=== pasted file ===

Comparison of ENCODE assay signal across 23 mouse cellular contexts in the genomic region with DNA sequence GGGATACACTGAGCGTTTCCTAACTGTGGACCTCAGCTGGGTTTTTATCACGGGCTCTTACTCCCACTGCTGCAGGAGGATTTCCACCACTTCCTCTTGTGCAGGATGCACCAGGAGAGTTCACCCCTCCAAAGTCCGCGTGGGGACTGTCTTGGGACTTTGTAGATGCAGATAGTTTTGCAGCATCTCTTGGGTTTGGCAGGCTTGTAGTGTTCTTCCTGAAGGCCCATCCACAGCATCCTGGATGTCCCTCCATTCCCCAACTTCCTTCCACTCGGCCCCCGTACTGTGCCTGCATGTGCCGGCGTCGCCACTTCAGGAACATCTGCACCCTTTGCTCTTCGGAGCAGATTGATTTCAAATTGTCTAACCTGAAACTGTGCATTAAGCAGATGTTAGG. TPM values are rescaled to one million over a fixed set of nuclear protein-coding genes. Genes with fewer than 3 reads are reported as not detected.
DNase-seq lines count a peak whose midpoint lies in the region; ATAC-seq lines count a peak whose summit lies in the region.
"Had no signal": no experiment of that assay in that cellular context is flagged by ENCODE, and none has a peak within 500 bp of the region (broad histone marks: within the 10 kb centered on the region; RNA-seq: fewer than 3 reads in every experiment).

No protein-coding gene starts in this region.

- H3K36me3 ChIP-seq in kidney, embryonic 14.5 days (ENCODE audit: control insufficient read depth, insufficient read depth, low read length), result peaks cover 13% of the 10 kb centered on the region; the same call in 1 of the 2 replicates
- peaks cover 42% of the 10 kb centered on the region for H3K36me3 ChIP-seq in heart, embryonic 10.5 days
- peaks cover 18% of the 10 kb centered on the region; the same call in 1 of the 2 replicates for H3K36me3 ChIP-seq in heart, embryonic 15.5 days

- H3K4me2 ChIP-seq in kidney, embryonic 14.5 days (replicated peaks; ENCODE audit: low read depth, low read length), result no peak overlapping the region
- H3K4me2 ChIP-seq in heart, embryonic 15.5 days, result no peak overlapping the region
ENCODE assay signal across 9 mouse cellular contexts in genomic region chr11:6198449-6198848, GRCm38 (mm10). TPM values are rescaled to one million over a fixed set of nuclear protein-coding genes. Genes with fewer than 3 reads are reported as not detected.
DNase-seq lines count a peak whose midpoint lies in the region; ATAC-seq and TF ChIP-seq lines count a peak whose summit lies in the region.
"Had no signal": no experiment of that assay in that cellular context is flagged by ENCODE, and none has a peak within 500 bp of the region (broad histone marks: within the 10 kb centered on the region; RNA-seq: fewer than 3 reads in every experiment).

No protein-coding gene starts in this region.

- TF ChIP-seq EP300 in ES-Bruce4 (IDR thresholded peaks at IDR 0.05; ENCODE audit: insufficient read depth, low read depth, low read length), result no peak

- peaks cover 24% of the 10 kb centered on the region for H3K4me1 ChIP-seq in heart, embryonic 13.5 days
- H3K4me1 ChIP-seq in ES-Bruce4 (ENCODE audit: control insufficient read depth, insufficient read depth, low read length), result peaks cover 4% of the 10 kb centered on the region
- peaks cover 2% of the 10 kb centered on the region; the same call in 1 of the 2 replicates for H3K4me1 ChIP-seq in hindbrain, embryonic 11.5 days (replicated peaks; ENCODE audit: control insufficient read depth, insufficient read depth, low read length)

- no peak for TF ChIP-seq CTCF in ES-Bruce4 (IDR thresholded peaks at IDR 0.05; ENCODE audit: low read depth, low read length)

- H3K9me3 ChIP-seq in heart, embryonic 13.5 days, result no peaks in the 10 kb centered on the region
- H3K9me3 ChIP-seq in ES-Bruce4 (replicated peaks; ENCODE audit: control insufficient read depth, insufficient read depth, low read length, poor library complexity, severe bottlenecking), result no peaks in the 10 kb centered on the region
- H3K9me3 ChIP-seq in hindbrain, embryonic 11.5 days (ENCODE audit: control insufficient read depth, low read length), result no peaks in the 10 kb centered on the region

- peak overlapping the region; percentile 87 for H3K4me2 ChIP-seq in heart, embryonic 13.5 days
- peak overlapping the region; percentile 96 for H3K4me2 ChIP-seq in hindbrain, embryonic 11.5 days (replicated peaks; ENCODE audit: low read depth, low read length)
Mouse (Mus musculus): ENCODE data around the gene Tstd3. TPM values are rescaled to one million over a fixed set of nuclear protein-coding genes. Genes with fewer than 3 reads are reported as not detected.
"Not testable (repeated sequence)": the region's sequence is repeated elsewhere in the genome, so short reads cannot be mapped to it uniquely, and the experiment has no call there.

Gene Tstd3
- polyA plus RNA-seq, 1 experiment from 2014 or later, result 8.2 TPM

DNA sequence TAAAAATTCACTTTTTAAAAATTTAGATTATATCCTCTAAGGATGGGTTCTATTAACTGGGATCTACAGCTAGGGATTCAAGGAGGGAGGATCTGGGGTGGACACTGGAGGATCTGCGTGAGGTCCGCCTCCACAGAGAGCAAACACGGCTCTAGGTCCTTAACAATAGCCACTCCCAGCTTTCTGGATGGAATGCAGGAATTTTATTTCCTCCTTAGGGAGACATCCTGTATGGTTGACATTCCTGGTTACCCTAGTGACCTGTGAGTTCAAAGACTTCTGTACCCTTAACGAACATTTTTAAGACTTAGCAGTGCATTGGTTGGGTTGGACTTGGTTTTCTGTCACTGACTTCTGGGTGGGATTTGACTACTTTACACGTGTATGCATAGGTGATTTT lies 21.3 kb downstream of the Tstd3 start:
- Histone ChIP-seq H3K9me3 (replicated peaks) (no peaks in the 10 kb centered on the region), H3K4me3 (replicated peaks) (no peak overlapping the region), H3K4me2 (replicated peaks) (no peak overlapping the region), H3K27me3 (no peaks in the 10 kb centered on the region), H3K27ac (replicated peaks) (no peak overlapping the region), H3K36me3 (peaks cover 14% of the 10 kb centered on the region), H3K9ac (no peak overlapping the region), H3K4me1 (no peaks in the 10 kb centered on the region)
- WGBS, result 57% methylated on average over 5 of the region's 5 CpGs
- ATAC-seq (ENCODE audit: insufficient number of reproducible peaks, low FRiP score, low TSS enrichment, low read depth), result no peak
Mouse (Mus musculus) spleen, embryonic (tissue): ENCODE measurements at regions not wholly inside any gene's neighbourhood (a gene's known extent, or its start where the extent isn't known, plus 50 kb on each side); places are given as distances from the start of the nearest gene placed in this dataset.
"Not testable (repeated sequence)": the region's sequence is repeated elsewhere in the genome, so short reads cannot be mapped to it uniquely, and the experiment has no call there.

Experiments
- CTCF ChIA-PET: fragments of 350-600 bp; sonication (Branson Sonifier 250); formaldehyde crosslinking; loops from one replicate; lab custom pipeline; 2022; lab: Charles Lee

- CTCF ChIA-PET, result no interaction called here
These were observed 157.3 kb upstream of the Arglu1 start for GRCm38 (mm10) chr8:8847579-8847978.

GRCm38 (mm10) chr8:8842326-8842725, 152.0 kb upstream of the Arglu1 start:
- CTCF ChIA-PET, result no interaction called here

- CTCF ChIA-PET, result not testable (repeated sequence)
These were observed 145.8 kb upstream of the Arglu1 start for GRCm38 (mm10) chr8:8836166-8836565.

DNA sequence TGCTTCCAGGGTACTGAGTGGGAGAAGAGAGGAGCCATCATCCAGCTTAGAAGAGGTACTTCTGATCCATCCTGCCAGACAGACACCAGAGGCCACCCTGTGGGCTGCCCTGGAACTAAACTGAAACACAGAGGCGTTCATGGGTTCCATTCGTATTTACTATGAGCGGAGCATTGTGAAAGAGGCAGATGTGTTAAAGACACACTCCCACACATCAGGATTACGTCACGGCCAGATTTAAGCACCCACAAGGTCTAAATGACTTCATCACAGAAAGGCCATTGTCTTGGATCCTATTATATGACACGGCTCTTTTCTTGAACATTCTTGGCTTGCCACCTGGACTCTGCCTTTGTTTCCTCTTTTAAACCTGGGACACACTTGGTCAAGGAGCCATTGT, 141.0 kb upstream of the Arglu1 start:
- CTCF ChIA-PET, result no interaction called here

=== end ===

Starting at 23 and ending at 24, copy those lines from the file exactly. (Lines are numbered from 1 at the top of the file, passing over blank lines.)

- peak overlapping the region; percentile 96 for H3K4me2 ChIP-seq in hindbrain, embryonic 11.5 days (replicated peaks; ENCODE audit: low read depth, low read length)
Mouse (Mus musculus): ENCODE data around the gene Tstd3. TPM values are rescaled to one million over a fixed set of nuclear protein-coding genes. Genes with fewer than 3 reads are reported as not detected.